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This article focusses on various uses and applications of the term "Aryan". For other uses, see Aryan .


Aryan (IPA: /ˈɛɹiən/) is an English language loanword denoting variously

As an adaptation of the Latin Arianus, referring to Iran, 'Aryan' has "long been in English language use". Its history as a loan word began in the late 1700s, when the word was borrowed from Sanskrit ā́rya- to refer to speaker of North Indian languages.. When it was determined that Iranian languages — both living and ancient — used a similar term in much the same way (but in the Iranian context as a self-identifier of Iranian peoples), it became apparent that the shared meaning had to derive from the ancestor language of the shared past, and so, by the early 1800s, the word 'Aryan' came to refer to the group of languages deriving from that ancestor language, and by extension, the speakers of those languages.

Then, in the 1830s, based on the erroneous theory that words like "Aryan" could also be found in European languages, the term "Aryan" came to be used as the term for the Indo-European language group, and by extension, the speakers of those languages. In the 19th century, "language" was still considered a property of "ethnicity", and thus the speakers of the Indo-European languages came to be the so-called "Aryan race", as contradistinguished from the so-called "Semitic race". By the late 19th century, the notions of an "Aryan race" became closely linked to Nordicism, which posited Northern European racial superiority over all other peoples (including Indians). This "master race" ideal engendered both the "Aryanization" programs of Nazi Germany, in which the classification of people as "Aryan" and "non-Aryan" was most emphatically directed towards the exclusion of Jews. By the end of World War II, the word 'Aryan' had become firmly associated with the racial theories and atrocities committed by the Nazi regime.

In colloquial modern English it is typically used to signify the Nordic racial ideal promoted by the Nazis. As the American Heritage Dictionary of the English Language states at the beginning of its definition, "Aryan, a word nowadays referring to the blond-haired, blue-eyed physical ideal of Nazi Germany, originally referred to a people who looked vastly different. Its history starts with the ancient Indo-Iranians, peoples who inhabited parts of what are now Iran, Afghanistanmarker, Pakistanmarker and Indiamarker."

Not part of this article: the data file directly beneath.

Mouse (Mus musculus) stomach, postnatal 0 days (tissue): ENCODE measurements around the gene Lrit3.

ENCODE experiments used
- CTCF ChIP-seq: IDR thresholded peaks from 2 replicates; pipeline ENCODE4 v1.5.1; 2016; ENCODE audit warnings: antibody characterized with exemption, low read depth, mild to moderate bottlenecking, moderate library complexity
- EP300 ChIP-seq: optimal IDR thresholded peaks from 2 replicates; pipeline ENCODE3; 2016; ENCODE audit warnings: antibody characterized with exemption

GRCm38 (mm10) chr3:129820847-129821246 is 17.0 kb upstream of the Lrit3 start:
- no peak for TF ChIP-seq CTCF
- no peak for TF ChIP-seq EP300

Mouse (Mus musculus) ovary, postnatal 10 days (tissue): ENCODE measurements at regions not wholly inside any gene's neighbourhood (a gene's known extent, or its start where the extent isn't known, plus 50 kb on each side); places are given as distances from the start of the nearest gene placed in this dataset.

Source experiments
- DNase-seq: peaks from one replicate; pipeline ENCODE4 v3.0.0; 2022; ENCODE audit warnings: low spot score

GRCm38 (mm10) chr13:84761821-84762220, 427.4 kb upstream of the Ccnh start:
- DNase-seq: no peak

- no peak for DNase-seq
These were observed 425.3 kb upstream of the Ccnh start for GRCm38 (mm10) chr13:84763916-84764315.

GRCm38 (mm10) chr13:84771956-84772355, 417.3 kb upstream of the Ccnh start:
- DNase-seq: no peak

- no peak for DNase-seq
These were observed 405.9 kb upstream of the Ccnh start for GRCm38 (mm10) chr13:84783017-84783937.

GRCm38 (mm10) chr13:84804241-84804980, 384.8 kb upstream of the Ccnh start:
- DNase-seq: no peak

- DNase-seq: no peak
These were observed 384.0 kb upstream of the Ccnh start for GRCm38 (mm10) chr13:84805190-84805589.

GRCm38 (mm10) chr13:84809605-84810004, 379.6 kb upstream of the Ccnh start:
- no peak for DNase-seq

In present-day India, the original ethno-linguistic signifier has been mostly lost, the denotation having been semantically replaced by other, secondary, meanings. In Iran, the original self-identifier lives on in ethnic names like "Alani", "Ir", and in the name of Iran itself. In present-day academia, the terms "Indo-Iranian" and "Indo-European" have made most uses of the term 'Aryan' obsolete, and 'Aryan' is now mostly limited to its appearance in the term "Indo-Aryan" to represent (speakers of) North Indian languages. Notions of an "Aryan race" only survive in the context of fascist nationalism, in which nationhood is defined by ancestry.

History

Before the 19th century

The meaning of 'Aryan' that entered the English language in the late 1700s was the one associated with the technical term used in comparative philology, which in turn had the same meaning as that evident in the very oldest Old Indic usage, i.e. as a (self-) identifier of " North Indian languages". This usage was simultaneously influenced by a word that appeared in classical sources (Latin and Greek Arianes, e.g. in Pliny 1.133 and Strabo 15.2.1-8), and recognized to be the same as that which appeared in living Iranian languages, where it was a (self-)identifier of the " Iranian languages". Accordingly, 'Aryan' came to refer to the languages of the Indo-Iranian language group, and by extension, native speakers of those languages.

19th century

In the 19th century, linguists still supposed that the age of a language determined its "superiority" (because it was assumed to have genealogical purity). Then, based on the (now known to be erroneous) assumption that Sanskrit was the oldest Indo-European language, and the (now known to be untenable) position that Irish Éire was etymologically related to "Aryan", in 1837 Adolphe Pictet popularized the idea that the term "Aryan" could also be applied to the entire Indo-European language family as well. The groundwork for this had been laid in 1808,

when Friedrich Schlegel, a German scholar who was an important early Indo-Europeanist, came up with a theory that linked the Indo-Iranian words with the German word Ehre, 'honor', and older Germanic names containing the element ario-, such as the Swiss [sic] warrior Ariovistus who was written about by Julius Caesar.
Schlegel theorized that far from being just a designation of the Indo-Iranians, the word *arya- had in fact been what the Indo-Europeans called themselves, meaning [according to Schlegel] something like 'the honorable people.'
(This theory has since been called into question.)


Following this linguistic argument, in the 1850s Arthur de Gobineau supposed that "Aryan" corresponded to the suggested prehistoric Indo-European culture (1853-1855, Essay on the Inequality of the Human Races). Further, de Gobineau believed that there were three basic races – white, yellow and black – and that everything else was caused by race miscegenation, which de Gobineau argued was the cause of chaos. The "master race", according to de Gobineau, were the Northern European "Aryans", who had remained "racially pure". Southern Europeans (to include Spaniards and Southern Frenchmen), Eastern Europeans, North Africans, Middle Easterners, Iranians, Central Asians, Indians, he all considered racially mixed, degenerated through the miscegenation, and thus less than ideal.